Podcasts and Spotify thrive as pandemic changes listening habits
Third of Irish people have experimented with digital audio since March, says Core
Spotify is the leading audio streaming service in the Irish market. Photograph: Lionel Bonaventure/AFP
More than a third of Irish people experimented with new ways of listening to music, digital radio or podcasts as the pandemic prompted changes to their daily routines, research by marketing group Core has found.
Some 38 per cent of the 1,000 adults surveyed said they had tried at least one audio streaming service for the first time since the advent of Covid-19 restrictions, which had the effect of denting the amount of time people spent listening to car radios.
Lower levels of morning commuting have shifted the consumption of digital audio to later in the day in 2020 compared with 2019, Core said. Use of smart speakers is also believed to have surged this year, although the majority of digital audio listening still takes place via mobile and tablet devices.
A third of the adult population – or about one million adults – have listened to podcasts in recent times, Core’s Listen Up report found. But, significantly, almost half of these listeners have taken up the podcast habit since March.
While some of the most popular podcasts in the Irish market are radio programmes made available for digital catch-up, it will be “key” for radio brands to “adapt even further” to the preferences of younger generations, Core added.
Many listeners initially flocked to radio for news and information as the pandemic unfolded in the spring, but Covid-19 “overload” eventually motivated people “to find music and chat elsewhere”.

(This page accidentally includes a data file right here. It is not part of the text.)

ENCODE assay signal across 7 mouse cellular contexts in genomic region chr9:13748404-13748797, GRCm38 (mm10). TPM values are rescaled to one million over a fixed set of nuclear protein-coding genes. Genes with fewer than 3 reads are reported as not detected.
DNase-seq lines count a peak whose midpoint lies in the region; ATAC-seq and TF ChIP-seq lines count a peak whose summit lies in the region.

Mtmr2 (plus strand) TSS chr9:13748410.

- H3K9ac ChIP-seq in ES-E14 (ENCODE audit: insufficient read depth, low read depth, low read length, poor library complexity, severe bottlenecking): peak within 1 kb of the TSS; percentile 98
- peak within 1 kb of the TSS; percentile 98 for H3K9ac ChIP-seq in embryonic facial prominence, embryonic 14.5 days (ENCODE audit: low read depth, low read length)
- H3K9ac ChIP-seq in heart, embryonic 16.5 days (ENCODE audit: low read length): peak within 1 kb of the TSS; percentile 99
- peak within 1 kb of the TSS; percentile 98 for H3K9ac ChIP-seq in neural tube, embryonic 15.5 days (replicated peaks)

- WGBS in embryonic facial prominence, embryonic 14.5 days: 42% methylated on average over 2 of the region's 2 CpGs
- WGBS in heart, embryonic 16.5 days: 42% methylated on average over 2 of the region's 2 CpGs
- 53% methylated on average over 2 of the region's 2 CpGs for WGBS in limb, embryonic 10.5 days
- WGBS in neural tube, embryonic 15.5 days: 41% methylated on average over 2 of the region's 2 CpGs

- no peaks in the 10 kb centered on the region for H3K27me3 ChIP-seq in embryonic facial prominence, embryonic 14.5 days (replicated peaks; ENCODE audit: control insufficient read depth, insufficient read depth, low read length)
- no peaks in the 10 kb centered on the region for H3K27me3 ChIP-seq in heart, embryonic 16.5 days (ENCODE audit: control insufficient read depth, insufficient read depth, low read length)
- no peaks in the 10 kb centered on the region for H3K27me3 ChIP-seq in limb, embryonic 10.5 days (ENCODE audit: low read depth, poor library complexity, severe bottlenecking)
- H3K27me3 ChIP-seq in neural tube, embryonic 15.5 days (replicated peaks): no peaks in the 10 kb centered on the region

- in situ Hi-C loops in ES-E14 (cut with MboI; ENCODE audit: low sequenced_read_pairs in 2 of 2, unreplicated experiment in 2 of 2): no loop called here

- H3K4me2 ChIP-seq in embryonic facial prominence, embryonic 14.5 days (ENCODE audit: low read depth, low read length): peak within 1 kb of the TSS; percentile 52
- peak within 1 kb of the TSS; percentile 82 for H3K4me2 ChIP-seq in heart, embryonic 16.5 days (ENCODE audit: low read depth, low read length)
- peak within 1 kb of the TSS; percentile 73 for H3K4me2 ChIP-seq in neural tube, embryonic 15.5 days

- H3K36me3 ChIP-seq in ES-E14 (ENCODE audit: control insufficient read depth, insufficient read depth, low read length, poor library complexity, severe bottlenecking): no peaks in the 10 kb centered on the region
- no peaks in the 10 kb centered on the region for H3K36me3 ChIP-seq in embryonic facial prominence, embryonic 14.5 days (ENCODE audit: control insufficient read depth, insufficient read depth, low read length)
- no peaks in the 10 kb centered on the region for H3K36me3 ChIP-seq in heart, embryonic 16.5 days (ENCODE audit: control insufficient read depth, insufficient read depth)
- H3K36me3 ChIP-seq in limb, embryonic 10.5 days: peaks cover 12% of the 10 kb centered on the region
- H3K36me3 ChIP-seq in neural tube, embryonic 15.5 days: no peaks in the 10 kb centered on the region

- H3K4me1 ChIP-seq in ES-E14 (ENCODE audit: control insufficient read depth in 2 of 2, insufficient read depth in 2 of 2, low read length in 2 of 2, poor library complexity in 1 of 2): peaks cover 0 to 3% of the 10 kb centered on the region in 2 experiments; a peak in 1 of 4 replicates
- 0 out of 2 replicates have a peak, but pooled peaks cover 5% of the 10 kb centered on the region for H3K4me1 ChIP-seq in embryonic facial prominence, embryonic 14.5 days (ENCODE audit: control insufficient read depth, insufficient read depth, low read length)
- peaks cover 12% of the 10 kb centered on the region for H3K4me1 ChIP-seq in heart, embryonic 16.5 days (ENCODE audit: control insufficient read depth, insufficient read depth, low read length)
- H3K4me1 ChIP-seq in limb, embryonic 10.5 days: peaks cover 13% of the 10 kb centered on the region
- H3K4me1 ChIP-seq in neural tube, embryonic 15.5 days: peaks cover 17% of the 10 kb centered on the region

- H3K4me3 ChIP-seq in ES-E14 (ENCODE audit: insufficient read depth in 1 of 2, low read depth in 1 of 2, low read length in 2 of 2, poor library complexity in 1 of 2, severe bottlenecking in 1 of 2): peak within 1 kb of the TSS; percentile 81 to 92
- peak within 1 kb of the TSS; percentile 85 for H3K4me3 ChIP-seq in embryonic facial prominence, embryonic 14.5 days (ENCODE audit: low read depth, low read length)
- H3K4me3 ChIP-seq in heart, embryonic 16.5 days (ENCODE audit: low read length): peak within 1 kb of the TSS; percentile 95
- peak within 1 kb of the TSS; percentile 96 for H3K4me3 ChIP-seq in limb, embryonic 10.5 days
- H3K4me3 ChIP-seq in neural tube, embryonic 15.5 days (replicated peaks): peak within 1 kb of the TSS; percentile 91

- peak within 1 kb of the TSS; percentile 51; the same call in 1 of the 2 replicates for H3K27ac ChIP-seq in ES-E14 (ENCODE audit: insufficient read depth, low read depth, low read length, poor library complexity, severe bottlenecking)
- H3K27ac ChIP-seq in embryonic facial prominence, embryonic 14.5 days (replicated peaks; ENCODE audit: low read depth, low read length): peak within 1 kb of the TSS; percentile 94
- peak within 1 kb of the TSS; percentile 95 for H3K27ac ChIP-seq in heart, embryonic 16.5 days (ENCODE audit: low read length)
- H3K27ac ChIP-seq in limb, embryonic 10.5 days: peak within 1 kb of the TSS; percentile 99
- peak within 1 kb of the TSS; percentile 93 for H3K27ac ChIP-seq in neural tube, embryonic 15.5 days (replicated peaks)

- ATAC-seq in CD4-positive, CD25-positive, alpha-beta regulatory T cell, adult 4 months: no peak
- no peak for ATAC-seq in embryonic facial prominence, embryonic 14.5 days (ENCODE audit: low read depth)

The radio industry’s Joint National Listenership Research (JNLR), a massive survey normally conducted face-to-face in people’s homes, was suspended as a result of the pandemic, but the last published survey, relating to 2019, found 3.6 million people aged 15-plus listened to radio every week. This suggests that Irish radio stations retain a much bigger reach than internationally owned audio services.
However, more than a million Irish people listen to music streaming services, with the Swedish-owned Spotify leading the pack and “reaching the mainstream”, according to Core.
Close to 1.3 million people are thought to have tried Spotify’s free ad-funded service in the past, although this figure gives no indication of the frequency of their listenership. Some 900,000 people have accessed Spotify’s premium service at some point, with about 640,000 of these being actual subscribers.
“While national music radio stations such as Today FM or RTÉ 2FM have a weekly reach of over 800,000, these estimated figures are worth considering as listeners begin to curate their own music playlists,” Core said.
Spotify’s younger rivals, Amazon Music and Apple Music, are relative “afterthoughts” in the Irish market. However, Amazon Music, which was launched in Ireland in January 2018, is estimated to have been trialled by about 370,000 Irish adults, and the five-year-old Apple Music by as many as 500,000.